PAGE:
TwoAs my post suggests, the real fascinating part about economics (to me anyway) is the complex interactions involved. Oddly enough, since economists seem to have a term for every situation, there doesn't seem to be a good name for this. I've seen parts of these complex interactions referred to as 'network externalities' or 'network effects' or 'second order effects' or 'economic interdependence.'These interactions which mostly happen without any planning are what Adam Smith was mostly referring to with his phrase 'as if by an invisible hand.' All of those who think that there are conspiratorial forces who control the economy or think that a central government should control the interactions in an economy need to understand how the complex interdependence involved and how market signals (usually pricing signals) are the only real possible way to organize markets.However, with the rise of Behavioral Economics, economists now have a better understanding of why Adam Smith's invisible hand sometimes fails to act. James Watt actually had completed the design for his steam engine about 5-10 years before he could build it. The reason for this is his steam engine required precisely timed actions that required far more precisely made machine parts than were made at the time. It took about 5 years for Watt and his financier to convince parts makers to start making more precise parts. (This ultimately led to standardized parts which then led to mass production.) According to Behavioral Economics, most people, including manufacturers are unwilling to spend a great deal on upfront costs when the future returns are very uncertain. In hindsight it seems obvious that the Industrial Revolution should have made these parts manufacturers very wealthy, but at the time, they could not be certain of that.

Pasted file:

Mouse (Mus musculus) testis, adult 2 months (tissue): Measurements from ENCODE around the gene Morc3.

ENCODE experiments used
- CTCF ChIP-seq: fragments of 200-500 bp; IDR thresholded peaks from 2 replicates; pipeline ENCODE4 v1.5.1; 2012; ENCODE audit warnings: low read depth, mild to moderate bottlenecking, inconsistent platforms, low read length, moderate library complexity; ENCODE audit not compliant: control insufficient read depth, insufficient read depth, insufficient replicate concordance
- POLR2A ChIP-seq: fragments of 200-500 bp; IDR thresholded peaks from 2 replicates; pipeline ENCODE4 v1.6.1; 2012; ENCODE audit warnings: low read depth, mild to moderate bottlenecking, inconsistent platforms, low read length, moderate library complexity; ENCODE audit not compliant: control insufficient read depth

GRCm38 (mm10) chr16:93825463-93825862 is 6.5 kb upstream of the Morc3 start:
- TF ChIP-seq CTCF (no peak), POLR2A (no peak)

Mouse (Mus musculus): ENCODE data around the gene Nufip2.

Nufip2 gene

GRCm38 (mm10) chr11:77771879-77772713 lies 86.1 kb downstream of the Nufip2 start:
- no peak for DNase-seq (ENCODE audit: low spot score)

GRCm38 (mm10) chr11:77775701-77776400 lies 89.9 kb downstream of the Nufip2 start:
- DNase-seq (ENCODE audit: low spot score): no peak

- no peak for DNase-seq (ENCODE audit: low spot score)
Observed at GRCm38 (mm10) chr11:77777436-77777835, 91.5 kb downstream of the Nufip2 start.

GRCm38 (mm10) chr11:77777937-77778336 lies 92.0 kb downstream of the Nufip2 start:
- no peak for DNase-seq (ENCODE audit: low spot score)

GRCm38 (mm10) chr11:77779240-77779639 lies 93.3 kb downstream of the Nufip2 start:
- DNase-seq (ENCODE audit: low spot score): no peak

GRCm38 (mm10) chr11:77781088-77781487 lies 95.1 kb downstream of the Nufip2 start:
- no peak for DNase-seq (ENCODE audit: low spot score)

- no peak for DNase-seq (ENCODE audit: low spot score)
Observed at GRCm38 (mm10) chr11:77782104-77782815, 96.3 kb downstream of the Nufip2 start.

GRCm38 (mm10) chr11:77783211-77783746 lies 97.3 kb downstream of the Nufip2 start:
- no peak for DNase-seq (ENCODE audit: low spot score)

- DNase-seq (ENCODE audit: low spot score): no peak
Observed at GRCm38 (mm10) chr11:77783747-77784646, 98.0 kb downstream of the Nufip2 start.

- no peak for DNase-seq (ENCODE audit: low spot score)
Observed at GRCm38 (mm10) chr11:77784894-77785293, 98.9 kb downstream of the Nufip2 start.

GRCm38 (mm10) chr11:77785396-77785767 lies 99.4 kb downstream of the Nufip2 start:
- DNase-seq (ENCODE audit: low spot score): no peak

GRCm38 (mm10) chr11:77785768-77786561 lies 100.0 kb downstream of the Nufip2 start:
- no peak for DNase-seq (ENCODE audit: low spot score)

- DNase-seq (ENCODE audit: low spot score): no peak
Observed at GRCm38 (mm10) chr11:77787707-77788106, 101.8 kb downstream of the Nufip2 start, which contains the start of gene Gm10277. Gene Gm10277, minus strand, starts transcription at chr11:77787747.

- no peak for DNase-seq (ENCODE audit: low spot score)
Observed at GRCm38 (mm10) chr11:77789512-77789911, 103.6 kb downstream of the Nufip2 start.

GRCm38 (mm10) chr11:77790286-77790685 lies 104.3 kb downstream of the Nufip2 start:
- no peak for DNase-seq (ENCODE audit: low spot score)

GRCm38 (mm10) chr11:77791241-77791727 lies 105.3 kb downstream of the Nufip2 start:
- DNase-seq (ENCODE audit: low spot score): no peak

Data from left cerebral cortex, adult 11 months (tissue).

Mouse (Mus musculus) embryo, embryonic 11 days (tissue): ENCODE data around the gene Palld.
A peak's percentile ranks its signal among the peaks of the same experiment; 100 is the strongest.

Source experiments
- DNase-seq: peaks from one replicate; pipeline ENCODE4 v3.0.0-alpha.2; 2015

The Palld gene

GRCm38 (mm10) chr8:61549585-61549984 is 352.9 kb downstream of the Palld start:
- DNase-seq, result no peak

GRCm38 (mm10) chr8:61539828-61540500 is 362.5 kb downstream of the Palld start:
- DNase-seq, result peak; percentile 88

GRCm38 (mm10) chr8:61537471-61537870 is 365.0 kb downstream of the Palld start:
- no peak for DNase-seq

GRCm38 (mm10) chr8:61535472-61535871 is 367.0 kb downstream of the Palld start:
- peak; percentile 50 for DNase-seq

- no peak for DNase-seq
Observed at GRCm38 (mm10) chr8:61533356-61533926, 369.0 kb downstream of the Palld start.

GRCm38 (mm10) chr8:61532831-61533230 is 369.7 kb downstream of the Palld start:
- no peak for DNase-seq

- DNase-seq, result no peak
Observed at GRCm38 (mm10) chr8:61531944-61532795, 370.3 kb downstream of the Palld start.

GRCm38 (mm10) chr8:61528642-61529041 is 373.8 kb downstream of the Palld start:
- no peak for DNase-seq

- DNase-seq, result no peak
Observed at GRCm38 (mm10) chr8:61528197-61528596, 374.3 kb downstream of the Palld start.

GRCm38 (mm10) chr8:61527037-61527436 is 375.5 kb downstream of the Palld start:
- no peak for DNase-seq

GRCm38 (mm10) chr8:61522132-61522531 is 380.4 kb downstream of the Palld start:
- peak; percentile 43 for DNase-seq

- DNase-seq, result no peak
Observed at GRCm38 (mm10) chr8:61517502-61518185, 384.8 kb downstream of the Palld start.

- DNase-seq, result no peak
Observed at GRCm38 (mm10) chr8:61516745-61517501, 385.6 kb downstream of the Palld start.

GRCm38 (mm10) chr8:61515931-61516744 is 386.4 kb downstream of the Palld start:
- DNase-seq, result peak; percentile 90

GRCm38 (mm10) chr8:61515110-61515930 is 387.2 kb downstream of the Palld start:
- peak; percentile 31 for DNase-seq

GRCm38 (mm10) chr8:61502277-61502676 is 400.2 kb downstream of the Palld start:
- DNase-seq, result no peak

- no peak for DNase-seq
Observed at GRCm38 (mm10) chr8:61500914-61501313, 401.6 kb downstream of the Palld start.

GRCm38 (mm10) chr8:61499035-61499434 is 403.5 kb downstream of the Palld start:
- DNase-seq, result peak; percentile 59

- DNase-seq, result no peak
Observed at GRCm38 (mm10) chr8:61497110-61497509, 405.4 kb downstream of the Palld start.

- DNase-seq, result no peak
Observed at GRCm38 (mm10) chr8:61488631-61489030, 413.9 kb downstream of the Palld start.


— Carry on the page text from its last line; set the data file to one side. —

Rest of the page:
ThreeFrom the past to the future.Fusion power or any sort of virtually 'free energy' would absolutely change the economy. As Einstein proved with his E=MC^2, energy and matter are the same thing.With virtually free energy it would likely be possible to mass manufacturer every good simply by altering the molecules in the air (or something like that) at virtually no cost.Given that the all economic theory ultimately is based on the concept of 'scarce resources' with resources being virtually practically limitless, economic concepts no longer apply, at least to the economy.As there have been a few books like Freakenomics that have tried to point out, economic theory apples to virtually everything in a person's life, and as long as the main scarce resource of time remains a scarce resource, economic theory will still apply to life.
Dude this is The Sun - says so right in the url. It needs a detailed takedown as much as why that coyote can never catch the roadrunner.
I have way too much free time.
Ummm...price is determined by supply...guess what happens to price when supply suddenly goes way up...
Adam T kind of beat me to this as I was typing, but "supply" partly depends upon who controls it. If *I* have a large quantity of an otherwise high-demand/low-supply product, I can simply choose to not release said supply, and I only need to match or slightly beat market price to stay viable. Then there's the matter of multiple suppliers colluding as with OPEC.Mining the asteroid in any practical matter is fantasy at this point (and the article should be digested with that in mind), but IF a company could hypothetically claim ownership and pull it off, it'd be their choice as to how much of the metal to put on the market at any given time.